|Publication number||US6721704 B1|
|Application number||US 09/941,013|
|Publication date||Apr 13, 2004|
|Filing date||Aug 28, 2001|
|Priority date||Aug 28, 2001|
|Publication number||09941013, 941013, US 6721704 B1, US 6721704B1, US-B1-6721704, US6721704 B1, US6721704B1|
|Inventors||Hugo J. Strubbe, Larry J. Eshelman, Srinivas Gutta, John Milanski, Pelletier Daniel|
|Original Assignee||Koninklijke Philips Electronics N.V.|
|Export Citation||BiBTeX, EndNote, RefMan|
|Patent Citations (12), Referenced by (67), Classifications (10), Legal Events (5)|
|External Links: USPTO, USPTO Assignment, Espacenet|
1. Field of the Invention
The invention relates to a telephone conversation quality enhancer using an emotional conversation analyzer. More specifically, the invention relates to apparatus for improving conversation quality by analyzing the nature and quality of the conversation and providing suggestions for improving the conversation.
2. Description of the Related Art
Speech analyzers for analyzing speech patterns to determine the emotional state of a speaker are well known in the art. Examples are shown in patents U.S. Pat. Nos. 4,093,821; 4,142,067; 5,647,834; and WO 9931653 (EP 1038291). These speech analyzers may be used in a telephone system to analyze the speech of a speaker on the phone. In addition, U.S. Pat. No. 5,596,634 discloses a telecommunication system for dynamically selecting conversation topics.
The present invention is a telephone conversation quality enhancer using an emotional conversational analyzer for analyzing the conversation between a primary party using a first telephone unit and a secondary party using a second telephone unit. Its focus is on improving the nature of the conversation quality by first analyzing the nature and quality of the conversation, determining how the analysis fits into a set of conversation conditions, and then determining what conversational aids may be used to assist in the enhancement of the conversation. The apparatus used to accomplish this is as follows. A microprocessor communicates with the first and second telephone units and a database which stores conversational conditions and conversational aids. A conversation analyzer in the microprocessor analyzes the conversation occurring between the first and second telephone units and provides an analysis of the conversation. The microprocessor then applies the conversational conditions to the conversation analysis to select conversational aids. The primary party has a means to review the conversation analysis and the conversational aids. The means for reviewing cooperates with the microprocessor to receive the conversation analysis and the conversational aids.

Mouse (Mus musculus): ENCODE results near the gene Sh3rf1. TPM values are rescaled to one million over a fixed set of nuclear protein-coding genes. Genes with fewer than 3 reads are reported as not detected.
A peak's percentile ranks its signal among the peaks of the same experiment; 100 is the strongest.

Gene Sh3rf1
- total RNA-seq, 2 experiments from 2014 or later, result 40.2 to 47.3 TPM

The conversation analyzer includes; a word detection algorithm to detect speech parameters such as the time words need to be spoken, loudness, pitch, intonation, number, rate and distribution of words spoken by each party; a speech recognition algorithm which searches for emotional keywords, and a conversational analysis module. The word detection algorithm and speech recognition algorithm each provide an output to the conversation analysis module which provides an analysis of the conversation. The analysis of the conversation is applied to the conversational conditions to determine which conversational aids may be displayed on the means for review by the speaker to enhance the conversation.
FIG. 1 shows a schematic drawing of the conversation quality enhancer using conversational analysis.
FIG. 1 shows a block diagram of the overall system for the conversation quality enhancer using conversational analysis. Element 10 represents a connection to a phone exchange. For purposes of disclosure an enhanced telephone 14 will be the first telephone unit used by the primary party who is the user of the conversation quality enhancer. Enhanced telephone 14 contains a microprocessor 16 which performs all applications programs for enhanced telephone 14. The applications of the present invention are included in a conversational analyzer 18 which is composed of a conversation analysis module 19, a word detection algorithm 20 and a speech recognition algorithm 22. Microprocessor 16 is connected to an internal database 24 which maintains conversational conditions 26, conversational aids 28 and conversation topics 30. Conversation topics 30 may be entered from any of the input devices for microprocessor 16 at any time and downloaded to database 24. A second telephone unit 32 is connected to telephone exchange 10.